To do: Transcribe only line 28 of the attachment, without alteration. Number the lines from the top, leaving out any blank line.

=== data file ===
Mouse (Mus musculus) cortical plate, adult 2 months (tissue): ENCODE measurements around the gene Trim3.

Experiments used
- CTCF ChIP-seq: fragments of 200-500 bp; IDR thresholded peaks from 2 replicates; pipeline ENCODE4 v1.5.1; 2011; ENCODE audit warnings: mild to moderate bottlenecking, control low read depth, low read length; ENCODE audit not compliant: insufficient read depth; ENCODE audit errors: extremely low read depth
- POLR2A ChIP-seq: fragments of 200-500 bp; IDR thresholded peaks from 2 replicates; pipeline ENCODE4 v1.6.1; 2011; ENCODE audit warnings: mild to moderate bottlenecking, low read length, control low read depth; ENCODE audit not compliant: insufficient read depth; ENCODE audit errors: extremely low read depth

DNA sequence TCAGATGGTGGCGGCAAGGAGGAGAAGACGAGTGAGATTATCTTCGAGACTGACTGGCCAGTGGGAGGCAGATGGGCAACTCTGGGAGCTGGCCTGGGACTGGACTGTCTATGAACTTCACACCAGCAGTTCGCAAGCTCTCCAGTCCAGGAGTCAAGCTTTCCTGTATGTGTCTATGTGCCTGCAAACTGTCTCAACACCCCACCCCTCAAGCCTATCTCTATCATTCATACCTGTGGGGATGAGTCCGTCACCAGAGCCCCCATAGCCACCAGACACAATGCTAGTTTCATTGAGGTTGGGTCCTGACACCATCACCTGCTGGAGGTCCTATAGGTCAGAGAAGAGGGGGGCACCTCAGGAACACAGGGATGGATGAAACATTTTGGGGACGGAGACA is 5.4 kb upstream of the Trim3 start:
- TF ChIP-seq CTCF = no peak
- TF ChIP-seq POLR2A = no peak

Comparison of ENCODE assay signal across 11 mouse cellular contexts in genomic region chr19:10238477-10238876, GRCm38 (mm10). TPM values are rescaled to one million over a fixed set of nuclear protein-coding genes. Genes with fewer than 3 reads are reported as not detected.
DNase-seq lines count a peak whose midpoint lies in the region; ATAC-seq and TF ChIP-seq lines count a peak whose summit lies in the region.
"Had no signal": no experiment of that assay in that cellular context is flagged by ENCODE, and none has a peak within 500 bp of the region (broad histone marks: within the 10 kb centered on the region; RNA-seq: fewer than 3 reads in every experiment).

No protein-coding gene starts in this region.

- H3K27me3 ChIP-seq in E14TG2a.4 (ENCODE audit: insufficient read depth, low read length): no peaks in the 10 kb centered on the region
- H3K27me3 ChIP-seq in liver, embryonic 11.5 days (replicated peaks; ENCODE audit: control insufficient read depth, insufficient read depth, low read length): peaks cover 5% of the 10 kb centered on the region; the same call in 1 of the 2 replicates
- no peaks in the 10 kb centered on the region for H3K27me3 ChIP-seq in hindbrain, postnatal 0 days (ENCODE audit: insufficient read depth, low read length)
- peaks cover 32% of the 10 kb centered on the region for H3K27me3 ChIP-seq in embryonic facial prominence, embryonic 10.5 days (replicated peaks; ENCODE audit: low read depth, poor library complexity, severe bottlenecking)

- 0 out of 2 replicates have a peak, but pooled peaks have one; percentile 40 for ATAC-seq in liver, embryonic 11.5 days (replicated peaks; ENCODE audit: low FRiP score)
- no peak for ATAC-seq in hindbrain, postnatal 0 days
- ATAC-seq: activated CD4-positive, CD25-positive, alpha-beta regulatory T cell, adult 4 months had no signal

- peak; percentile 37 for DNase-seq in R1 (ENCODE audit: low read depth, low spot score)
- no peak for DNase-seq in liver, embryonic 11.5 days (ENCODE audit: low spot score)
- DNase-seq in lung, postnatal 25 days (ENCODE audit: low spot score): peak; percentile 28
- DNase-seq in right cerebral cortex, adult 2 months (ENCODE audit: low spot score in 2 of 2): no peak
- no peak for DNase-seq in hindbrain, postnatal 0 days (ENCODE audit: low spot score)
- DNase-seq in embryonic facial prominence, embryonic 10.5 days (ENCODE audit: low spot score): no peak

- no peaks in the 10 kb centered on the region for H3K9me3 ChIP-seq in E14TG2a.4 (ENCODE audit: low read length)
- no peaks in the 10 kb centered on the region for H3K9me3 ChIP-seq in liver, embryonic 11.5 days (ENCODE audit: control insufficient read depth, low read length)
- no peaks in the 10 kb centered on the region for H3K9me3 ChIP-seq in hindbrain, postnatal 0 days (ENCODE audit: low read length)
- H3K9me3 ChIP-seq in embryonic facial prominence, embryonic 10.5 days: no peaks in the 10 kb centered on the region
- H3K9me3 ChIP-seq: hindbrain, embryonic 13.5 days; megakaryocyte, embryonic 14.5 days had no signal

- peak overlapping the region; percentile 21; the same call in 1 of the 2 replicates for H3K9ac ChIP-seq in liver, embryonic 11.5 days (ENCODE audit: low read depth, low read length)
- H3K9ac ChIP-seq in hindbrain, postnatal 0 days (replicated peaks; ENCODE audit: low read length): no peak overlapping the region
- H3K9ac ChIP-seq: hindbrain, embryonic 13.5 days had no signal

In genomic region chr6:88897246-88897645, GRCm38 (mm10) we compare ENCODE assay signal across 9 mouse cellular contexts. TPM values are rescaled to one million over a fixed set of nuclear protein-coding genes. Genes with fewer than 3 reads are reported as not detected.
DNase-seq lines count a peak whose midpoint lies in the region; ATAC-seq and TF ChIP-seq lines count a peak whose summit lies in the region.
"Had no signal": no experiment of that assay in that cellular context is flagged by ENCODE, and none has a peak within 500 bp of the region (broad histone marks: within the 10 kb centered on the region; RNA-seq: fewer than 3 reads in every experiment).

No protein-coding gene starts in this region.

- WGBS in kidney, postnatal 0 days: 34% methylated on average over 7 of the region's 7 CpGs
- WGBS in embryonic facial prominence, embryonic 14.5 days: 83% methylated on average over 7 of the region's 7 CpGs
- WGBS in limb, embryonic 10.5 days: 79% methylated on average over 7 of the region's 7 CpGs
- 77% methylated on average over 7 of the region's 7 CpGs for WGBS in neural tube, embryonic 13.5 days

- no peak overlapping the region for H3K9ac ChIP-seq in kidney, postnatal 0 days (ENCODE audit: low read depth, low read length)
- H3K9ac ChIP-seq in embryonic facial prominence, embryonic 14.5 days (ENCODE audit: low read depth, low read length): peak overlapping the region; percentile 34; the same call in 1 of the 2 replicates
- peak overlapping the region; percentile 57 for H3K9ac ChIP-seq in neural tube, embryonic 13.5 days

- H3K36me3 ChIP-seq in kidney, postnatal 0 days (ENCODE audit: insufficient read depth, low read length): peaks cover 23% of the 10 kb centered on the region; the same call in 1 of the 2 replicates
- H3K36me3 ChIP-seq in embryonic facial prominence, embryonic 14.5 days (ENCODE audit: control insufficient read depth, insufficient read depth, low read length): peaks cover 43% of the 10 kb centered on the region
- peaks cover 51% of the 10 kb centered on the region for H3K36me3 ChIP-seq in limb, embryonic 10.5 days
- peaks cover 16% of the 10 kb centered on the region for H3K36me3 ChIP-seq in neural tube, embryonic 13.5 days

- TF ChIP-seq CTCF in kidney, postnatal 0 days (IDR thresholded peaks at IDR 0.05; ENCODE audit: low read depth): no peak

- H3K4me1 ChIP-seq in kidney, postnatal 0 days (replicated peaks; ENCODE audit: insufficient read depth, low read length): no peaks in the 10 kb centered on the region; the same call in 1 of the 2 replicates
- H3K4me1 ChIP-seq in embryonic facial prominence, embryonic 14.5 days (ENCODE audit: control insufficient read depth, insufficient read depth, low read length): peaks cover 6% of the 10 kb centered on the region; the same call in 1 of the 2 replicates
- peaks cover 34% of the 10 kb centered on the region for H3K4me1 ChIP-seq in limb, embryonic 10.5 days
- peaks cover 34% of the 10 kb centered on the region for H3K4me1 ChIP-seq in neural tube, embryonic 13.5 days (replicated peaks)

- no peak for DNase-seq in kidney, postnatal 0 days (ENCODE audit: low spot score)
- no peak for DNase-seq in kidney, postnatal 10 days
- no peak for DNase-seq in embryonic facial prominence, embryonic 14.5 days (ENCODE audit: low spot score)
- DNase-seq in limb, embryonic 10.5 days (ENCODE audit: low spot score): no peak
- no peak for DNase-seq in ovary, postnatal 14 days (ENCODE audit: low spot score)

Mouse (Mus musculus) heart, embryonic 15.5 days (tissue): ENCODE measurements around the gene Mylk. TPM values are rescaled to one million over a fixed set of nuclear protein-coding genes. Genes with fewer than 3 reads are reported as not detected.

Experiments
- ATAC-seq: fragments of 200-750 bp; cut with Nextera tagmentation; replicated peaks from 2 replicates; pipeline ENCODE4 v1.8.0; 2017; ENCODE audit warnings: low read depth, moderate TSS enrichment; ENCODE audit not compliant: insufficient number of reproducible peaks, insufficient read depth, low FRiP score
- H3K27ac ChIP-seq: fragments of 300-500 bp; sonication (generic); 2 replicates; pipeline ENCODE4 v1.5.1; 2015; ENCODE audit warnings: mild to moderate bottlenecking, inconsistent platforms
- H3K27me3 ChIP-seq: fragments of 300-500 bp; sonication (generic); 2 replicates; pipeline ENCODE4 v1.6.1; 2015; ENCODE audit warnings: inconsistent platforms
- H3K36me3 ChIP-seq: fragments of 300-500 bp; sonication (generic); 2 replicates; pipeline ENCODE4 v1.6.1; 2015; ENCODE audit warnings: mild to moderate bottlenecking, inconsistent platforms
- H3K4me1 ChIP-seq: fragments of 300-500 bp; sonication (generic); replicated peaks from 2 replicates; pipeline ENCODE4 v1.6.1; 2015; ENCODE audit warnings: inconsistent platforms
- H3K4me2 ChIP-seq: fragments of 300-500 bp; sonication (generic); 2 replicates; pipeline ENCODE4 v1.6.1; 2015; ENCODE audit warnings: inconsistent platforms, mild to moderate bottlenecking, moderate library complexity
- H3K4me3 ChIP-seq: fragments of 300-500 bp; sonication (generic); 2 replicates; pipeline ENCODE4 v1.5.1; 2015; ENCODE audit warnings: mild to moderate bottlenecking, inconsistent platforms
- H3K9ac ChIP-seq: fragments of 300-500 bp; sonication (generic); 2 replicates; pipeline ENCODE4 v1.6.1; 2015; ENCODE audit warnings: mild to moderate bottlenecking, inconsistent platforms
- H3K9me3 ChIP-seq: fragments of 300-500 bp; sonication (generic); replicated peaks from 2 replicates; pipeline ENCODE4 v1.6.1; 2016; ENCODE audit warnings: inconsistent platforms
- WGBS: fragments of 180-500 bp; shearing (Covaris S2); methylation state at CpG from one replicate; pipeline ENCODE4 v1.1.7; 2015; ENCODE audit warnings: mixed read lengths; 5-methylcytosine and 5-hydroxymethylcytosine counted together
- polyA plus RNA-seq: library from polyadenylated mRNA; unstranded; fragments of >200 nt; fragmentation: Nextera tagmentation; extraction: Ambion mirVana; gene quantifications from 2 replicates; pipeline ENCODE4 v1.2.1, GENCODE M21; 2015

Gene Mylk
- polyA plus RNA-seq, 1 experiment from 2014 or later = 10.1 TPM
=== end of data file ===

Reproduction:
- H3K9me3 ChIP-seq in embryonic facial prominence, embryonic 10.5 days: no peaks in the 10 kb centered on the region